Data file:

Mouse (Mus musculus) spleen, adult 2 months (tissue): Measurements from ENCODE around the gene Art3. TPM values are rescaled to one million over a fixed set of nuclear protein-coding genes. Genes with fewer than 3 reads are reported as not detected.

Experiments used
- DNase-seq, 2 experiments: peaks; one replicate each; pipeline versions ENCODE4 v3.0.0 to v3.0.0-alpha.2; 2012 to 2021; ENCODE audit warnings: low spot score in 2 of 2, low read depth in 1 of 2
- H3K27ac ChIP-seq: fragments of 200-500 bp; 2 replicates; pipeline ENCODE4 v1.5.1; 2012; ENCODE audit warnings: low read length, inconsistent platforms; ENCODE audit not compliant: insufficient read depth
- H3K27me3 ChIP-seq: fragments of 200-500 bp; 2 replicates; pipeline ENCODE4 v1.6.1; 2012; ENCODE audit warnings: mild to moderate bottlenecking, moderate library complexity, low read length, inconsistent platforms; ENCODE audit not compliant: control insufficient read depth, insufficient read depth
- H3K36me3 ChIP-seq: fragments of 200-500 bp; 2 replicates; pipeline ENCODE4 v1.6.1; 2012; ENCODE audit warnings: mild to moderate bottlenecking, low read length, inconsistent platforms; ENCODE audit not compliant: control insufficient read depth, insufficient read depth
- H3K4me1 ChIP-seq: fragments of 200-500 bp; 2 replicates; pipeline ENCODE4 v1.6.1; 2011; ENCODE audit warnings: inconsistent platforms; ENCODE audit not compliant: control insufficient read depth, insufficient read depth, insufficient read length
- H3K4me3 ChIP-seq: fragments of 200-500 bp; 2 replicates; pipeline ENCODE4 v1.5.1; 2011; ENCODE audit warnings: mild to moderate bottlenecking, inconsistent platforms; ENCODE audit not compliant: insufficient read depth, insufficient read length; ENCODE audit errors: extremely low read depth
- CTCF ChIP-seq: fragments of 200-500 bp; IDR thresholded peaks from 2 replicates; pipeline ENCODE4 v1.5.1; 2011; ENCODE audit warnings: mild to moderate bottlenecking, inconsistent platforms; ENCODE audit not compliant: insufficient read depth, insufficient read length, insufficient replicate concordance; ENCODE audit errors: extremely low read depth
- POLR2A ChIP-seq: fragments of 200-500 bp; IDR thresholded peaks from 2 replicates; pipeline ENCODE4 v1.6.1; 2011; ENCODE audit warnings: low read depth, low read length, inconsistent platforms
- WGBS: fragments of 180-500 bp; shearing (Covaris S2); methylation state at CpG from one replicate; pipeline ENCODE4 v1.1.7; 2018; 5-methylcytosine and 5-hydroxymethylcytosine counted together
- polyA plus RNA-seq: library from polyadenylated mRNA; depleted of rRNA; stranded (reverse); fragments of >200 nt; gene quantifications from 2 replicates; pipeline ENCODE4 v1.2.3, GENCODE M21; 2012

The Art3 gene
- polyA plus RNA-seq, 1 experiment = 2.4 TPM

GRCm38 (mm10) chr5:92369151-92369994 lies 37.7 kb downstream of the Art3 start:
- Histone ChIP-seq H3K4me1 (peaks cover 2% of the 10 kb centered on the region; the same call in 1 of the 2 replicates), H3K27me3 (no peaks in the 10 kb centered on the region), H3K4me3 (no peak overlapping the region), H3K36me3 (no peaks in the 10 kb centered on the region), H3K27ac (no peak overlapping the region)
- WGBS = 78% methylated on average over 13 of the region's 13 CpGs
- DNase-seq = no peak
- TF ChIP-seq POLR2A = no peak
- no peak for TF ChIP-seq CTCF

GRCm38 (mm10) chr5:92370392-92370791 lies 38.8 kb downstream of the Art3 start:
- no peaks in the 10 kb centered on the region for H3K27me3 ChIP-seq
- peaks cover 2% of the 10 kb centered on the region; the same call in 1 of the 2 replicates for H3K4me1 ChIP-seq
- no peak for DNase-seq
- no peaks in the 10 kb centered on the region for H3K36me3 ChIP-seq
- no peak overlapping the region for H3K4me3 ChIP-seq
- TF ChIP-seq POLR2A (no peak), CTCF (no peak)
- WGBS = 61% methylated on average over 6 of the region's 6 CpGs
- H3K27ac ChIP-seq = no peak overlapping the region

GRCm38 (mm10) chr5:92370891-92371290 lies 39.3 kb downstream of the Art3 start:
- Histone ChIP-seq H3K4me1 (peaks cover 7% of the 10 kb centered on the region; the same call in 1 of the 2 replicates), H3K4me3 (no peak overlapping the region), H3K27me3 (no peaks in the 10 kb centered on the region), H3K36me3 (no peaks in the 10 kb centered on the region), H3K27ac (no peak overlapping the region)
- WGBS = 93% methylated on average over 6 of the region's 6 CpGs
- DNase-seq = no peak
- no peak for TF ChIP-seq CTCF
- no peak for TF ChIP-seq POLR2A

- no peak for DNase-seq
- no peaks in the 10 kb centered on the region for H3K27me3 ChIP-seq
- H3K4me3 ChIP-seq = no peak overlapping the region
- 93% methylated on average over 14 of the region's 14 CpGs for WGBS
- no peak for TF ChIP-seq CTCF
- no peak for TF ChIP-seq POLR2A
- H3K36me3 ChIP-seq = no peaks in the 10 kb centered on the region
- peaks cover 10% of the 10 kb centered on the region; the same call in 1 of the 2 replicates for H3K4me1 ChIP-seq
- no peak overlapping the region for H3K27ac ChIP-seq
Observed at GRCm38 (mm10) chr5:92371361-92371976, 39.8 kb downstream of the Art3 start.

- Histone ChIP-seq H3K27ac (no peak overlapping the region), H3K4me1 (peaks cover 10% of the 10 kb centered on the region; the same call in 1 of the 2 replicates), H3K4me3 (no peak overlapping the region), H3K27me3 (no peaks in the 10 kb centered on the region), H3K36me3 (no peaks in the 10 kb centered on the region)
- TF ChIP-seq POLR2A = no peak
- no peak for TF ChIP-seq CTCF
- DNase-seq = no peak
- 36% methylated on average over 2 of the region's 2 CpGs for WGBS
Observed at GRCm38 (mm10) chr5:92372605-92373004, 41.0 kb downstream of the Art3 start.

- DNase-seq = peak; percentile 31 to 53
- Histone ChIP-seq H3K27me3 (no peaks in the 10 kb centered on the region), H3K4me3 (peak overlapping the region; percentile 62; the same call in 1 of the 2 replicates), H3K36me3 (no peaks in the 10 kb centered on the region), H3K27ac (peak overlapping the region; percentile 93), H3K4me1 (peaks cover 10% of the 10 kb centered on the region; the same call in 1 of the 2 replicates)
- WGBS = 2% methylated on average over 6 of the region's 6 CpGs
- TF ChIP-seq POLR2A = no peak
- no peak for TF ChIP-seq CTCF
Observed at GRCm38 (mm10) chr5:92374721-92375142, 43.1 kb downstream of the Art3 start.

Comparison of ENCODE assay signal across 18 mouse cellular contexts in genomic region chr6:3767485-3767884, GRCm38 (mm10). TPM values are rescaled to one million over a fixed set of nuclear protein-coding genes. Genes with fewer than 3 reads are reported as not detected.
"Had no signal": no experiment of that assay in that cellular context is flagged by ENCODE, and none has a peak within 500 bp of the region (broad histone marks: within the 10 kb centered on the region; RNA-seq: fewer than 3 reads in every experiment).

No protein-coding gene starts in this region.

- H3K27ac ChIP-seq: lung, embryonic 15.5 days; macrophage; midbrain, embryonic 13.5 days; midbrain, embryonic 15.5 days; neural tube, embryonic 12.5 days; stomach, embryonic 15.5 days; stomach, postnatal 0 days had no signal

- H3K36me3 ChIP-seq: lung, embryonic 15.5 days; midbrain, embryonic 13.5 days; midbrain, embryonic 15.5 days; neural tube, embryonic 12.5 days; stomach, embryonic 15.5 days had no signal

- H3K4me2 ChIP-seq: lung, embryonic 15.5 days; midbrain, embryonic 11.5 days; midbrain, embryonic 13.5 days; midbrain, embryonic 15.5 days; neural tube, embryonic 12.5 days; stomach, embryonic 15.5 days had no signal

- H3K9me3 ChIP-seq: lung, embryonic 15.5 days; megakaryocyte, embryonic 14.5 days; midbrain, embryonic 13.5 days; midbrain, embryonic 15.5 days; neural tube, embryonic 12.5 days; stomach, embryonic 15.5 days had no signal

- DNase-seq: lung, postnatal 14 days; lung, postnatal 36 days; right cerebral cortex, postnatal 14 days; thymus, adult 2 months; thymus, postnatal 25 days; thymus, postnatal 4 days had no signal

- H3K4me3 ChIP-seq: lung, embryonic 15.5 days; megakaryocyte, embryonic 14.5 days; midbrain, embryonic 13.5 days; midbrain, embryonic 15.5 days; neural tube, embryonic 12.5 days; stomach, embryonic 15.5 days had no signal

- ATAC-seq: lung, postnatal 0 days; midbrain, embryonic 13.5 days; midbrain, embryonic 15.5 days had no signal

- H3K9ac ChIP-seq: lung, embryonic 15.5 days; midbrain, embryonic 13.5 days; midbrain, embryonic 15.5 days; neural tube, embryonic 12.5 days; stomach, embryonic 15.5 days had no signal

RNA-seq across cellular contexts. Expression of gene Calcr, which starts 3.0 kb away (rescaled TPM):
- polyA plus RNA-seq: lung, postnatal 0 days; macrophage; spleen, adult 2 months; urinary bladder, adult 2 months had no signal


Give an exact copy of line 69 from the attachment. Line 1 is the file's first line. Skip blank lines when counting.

RNA-seq across cellular contexts. Expression of gene Calcr, which starts 3.0 kb away (rescaled TPM):